Chairman Smith’s response to the November 10 statement(PDF) by the AAU Board of Directors regarding the House Science, Space, and Technology Committee’s inquiries into individual National Science Foundation research grants does not address the larger issues raised by that statement about damage done to NSF and the merit review process. Instead it focuses on one question of fact.
To be clear, the AAU Board statement is factual.
The series of communications between the Committee and NSF(PDF), beginning with an April 2013 Committee request for complete information about five research grants and continuing through a May 2014 request for “every e-mail, letter, memorandum, record, note, text message, all peer reviews considered for selection and recommendations made to the National Science Foundation (NSF), or document of any kind that pertains to NSF’s consideration and grant approvals,” makes evident that the requested materials would have included the names of outside scientific reviewers. Moreover, it is abundantly clear that NSF was deeply concerned about the Committee’s requests for this information and their impact on confidentiality and on the willingness of reviewers to participate in the merit review process.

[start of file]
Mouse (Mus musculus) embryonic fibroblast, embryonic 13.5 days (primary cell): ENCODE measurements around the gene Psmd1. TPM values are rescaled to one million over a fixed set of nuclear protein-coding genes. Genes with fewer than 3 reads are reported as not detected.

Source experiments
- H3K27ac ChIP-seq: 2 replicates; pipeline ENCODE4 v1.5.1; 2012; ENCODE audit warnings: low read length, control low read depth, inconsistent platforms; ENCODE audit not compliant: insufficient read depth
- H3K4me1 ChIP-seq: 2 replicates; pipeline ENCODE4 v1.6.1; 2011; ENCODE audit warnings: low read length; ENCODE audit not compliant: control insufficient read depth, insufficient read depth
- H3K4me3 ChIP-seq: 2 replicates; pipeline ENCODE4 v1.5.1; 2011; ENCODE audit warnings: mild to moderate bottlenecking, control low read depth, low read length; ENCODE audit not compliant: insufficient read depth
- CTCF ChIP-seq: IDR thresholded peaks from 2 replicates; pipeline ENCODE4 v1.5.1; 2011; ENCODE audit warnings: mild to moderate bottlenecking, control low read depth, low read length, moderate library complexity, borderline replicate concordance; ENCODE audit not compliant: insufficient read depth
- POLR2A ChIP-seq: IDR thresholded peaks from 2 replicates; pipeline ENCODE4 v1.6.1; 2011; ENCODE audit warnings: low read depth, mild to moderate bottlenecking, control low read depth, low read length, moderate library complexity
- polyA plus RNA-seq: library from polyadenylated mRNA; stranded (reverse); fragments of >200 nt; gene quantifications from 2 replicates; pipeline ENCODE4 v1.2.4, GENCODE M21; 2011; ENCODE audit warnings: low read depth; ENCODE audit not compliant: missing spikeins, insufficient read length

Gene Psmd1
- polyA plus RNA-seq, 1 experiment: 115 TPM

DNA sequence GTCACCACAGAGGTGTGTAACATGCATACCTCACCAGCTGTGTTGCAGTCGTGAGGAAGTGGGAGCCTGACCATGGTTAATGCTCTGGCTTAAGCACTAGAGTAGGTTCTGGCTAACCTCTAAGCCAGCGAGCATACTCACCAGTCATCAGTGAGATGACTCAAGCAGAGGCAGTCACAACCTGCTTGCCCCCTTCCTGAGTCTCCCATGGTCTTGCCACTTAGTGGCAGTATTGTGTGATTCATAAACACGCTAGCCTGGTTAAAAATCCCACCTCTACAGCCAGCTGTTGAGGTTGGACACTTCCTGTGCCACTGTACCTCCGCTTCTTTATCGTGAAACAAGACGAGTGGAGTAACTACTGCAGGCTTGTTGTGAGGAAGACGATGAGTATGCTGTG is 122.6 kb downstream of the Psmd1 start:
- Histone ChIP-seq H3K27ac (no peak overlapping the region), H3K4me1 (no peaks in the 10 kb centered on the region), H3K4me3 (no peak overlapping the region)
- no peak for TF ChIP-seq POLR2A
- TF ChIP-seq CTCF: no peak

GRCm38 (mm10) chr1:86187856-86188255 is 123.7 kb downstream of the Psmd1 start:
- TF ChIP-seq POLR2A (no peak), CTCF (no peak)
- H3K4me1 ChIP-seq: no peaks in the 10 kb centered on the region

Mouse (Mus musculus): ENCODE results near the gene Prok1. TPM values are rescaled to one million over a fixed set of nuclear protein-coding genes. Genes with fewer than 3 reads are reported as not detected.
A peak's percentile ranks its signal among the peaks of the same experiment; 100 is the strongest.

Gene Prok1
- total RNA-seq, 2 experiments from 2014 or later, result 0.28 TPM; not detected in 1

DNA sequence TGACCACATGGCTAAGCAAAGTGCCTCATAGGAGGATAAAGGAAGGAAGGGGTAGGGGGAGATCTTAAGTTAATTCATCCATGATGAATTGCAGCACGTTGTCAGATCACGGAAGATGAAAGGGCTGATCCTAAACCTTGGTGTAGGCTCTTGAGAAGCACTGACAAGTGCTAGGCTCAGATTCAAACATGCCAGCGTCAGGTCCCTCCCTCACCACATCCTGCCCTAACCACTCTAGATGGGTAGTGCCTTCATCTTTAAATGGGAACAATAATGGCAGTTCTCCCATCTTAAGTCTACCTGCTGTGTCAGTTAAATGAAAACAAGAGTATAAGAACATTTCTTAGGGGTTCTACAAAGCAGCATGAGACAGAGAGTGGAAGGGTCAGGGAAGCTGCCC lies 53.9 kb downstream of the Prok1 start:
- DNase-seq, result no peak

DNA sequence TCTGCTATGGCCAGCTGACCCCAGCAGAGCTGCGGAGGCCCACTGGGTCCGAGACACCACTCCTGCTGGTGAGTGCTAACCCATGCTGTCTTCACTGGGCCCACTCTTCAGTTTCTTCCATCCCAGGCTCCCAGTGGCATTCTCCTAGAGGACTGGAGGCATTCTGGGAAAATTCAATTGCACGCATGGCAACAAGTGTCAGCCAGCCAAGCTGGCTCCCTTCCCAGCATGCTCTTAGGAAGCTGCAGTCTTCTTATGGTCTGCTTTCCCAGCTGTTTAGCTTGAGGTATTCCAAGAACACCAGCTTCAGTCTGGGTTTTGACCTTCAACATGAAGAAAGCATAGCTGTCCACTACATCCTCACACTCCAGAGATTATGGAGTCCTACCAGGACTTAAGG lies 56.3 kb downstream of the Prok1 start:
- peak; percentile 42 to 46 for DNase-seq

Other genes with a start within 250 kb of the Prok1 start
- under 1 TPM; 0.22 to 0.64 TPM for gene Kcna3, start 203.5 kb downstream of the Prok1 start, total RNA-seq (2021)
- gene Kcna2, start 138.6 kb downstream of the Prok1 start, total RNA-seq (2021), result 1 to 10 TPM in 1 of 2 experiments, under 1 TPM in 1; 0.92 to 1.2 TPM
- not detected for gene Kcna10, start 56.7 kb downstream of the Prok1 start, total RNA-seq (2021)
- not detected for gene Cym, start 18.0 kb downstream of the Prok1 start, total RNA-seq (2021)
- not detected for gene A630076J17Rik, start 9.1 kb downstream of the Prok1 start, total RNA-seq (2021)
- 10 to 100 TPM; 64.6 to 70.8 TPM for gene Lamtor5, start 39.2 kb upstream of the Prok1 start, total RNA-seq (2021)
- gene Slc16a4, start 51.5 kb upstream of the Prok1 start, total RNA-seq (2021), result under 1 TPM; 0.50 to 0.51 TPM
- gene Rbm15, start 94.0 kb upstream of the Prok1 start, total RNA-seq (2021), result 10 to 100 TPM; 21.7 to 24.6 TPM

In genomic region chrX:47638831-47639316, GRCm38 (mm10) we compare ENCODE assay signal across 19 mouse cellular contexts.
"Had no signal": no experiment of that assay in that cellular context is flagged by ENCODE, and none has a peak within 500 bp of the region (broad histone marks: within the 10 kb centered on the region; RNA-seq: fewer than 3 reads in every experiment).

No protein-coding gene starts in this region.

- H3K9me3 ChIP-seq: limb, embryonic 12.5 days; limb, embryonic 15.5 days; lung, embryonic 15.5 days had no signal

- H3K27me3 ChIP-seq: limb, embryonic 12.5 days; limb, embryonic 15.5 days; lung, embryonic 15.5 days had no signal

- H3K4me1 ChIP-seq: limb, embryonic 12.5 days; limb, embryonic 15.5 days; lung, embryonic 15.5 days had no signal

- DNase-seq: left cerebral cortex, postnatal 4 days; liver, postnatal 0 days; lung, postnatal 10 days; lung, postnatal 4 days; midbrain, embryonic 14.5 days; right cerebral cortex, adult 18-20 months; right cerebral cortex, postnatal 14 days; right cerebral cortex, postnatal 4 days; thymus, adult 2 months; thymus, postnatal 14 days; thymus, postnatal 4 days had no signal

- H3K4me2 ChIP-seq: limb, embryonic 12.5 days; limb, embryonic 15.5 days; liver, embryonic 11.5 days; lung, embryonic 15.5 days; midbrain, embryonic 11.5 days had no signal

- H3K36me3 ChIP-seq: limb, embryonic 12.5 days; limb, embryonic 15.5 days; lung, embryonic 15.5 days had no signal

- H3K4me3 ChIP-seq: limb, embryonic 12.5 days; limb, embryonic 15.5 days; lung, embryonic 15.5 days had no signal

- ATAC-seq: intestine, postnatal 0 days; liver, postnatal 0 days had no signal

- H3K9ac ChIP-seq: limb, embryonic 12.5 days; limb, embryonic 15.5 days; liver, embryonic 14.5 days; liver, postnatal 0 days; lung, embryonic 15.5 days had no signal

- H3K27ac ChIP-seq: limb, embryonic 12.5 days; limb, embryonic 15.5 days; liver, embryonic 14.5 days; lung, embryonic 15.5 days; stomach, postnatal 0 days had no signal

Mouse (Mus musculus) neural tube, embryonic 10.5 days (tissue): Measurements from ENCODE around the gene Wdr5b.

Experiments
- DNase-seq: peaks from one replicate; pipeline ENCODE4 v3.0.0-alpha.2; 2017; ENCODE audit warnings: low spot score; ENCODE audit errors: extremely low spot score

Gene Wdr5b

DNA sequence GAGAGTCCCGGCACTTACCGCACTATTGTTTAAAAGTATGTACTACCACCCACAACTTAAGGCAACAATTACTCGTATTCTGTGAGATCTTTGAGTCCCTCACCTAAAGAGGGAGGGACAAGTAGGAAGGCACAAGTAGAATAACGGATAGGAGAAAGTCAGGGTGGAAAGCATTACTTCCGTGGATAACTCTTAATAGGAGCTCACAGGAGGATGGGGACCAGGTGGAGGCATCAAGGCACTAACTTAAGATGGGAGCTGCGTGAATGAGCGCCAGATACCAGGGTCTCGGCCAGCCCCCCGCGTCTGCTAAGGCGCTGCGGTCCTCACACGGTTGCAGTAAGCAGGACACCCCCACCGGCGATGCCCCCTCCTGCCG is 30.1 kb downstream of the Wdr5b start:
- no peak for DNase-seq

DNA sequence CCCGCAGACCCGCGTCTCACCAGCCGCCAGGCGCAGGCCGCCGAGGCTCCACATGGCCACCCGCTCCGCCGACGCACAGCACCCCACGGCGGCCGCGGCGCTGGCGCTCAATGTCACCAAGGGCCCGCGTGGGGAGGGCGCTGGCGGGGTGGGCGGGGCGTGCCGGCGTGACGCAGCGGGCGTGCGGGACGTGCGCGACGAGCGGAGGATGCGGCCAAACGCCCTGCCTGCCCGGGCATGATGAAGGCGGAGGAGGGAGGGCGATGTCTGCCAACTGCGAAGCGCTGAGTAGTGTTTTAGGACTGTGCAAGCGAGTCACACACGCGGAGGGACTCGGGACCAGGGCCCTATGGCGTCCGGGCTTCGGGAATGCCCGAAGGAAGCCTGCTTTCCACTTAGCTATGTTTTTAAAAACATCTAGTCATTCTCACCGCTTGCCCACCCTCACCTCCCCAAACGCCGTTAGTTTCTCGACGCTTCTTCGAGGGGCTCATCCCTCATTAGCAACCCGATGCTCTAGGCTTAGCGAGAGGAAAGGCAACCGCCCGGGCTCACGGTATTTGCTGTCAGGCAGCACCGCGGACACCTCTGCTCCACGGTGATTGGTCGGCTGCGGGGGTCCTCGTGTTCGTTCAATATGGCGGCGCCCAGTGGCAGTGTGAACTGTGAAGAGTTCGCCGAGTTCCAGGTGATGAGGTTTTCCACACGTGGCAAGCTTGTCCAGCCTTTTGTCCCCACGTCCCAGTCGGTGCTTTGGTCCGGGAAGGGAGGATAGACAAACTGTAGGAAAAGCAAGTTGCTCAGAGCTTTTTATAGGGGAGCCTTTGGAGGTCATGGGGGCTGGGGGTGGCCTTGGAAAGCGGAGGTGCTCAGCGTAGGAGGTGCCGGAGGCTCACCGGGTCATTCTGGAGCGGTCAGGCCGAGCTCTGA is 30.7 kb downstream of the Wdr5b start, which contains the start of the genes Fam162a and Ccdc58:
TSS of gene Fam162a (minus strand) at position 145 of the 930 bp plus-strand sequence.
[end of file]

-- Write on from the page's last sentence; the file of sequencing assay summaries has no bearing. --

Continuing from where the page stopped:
We are pleased that the Committee backed off its initial all-encompassing requests for information. However, there can be little doubt as to the impact of all these requests on NSF and the scientific community.
We hope the Committee will focus on the larger issues raised by the AAU Board – that Committee members are “substituting their judgment for the expertise of scientists on the vital question of what research the United States should support,” and that the Committee’s inquiry “is having a destructive effect on NSF and on the merit review process that is designed to fund the best research and to remove those decisions from the political process.”